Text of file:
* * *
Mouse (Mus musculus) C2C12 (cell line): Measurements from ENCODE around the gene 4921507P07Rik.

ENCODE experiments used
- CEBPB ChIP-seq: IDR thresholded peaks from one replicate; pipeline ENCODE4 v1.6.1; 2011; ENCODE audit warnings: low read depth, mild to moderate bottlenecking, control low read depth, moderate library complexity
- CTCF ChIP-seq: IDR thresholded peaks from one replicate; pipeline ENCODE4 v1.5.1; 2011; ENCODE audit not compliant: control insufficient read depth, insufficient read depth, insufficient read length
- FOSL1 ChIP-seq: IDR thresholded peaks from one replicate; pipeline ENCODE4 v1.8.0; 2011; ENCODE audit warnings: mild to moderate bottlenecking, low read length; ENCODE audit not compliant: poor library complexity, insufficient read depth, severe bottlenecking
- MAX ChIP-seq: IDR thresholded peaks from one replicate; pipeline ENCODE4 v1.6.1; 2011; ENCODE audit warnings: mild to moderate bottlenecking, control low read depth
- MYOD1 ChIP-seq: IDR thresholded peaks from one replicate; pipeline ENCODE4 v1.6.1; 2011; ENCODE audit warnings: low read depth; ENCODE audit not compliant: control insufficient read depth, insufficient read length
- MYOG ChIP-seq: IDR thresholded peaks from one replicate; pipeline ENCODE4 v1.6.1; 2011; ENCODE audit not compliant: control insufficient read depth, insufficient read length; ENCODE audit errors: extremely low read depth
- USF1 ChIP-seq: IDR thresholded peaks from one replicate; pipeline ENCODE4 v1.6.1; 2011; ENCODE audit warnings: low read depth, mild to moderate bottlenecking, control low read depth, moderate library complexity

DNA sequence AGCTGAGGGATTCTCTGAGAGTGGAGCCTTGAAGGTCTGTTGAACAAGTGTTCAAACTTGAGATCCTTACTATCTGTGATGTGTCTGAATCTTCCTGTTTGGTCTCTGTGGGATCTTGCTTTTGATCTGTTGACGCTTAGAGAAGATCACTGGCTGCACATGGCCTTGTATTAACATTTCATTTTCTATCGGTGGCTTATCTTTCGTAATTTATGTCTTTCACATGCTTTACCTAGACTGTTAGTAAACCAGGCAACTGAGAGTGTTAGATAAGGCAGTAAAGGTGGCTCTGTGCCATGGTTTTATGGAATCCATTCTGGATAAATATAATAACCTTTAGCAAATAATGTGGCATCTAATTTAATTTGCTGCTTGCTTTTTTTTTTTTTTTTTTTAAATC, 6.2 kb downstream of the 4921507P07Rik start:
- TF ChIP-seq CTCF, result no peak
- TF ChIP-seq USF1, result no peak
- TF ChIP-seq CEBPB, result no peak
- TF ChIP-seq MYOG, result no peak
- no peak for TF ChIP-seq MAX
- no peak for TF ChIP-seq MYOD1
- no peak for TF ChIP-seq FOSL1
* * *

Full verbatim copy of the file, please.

Mouse (Mus musculus) C2C12 (cell line): Measurements from ENCODE around the gene 4921507P07Rik.

ENCODE experiments used
- CEBPB ChIP-seq: IDR thresholded peaks from one replicate; pipeline ENCODE4 v1.6.1; 2011; ENCODE audit warnings: low read depth, mild to moderate bottlenecking, control low read depth, moderate library complexity
- CTCF ChIP-seq: IDR thresholded peaks from one replicate; pipeline ENCODE4 v1.5.1; 2011; ENCODE audit not compliant: control insufficient read depth, insufficient read depth, insufficient read length
- FOSL1 ChIP-seq: IDR thresholded peaks from one replicate; pipeline ENCODE4 v1.8.0; 2011; ENCODE audit warnings: mild to moderate bottlenecking, low read length; ENCODE audit not compliant: poor library complexity, insufficient read depth, severe bottlenecking
- MAX ChIP-seq: IDR thresholded peaks from one replicate; pipeline ENCODE4 v1.6.1; 2011; ENCODE audit warnings: mild to moderate bottlenecking, control low read depth
- MYOD1 ChIP-seq: IDR thresholded peaks from one replicate; pipeline ENCODE4 v1.6.1; 2011; ENCODE audit warnings: low read depth; ENCODE audit not compliant: control insufficient read depth, insufficient read length
- MYOG ChIP-seq: IDR thresholded peaks from one replicate; pipeline ENCODE4 v1.6.1; 2011; ENCODE audit not compliant: control insufficient read depth, insufficient read length; ENCODE audit errors: extremely low read depth
- USF1 ChIP-seq: IDR thresholded peaks from one replicate; pipeline ENCODE4 v1.6.1; 2011; ENCODE audit warnings: low read depth, mild to moderate bottlenecking, control low read depth, moderate library complexity

DNA sequence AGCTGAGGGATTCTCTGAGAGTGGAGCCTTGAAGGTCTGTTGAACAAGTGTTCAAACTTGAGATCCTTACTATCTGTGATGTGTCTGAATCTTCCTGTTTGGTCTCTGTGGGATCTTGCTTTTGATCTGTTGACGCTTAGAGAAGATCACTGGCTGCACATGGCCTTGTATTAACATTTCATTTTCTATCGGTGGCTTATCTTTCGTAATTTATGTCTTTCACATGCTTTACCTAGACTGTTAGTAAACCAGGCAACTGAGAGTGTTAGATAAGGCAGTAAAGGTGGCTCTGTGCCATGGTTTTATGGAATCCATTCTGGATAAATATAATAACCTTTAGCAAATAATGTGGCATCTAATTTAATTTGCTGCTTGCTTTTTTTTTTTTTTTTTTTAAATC, 6.2 kb downstream of the 4921507P07Rik start:
- TF ChIP-seq CTCF, result no peak
- TF ChIP-seq USF1, result no peak
- TF ChIP-seq CEBPB, result no peak
- TF ChIP-seq MYOG, result no peak
- no peak for TF ChIP-seq MAX
- no peak for TF ChIP-seq MYOD1
- no peak for TF ChIP-seq FOSL1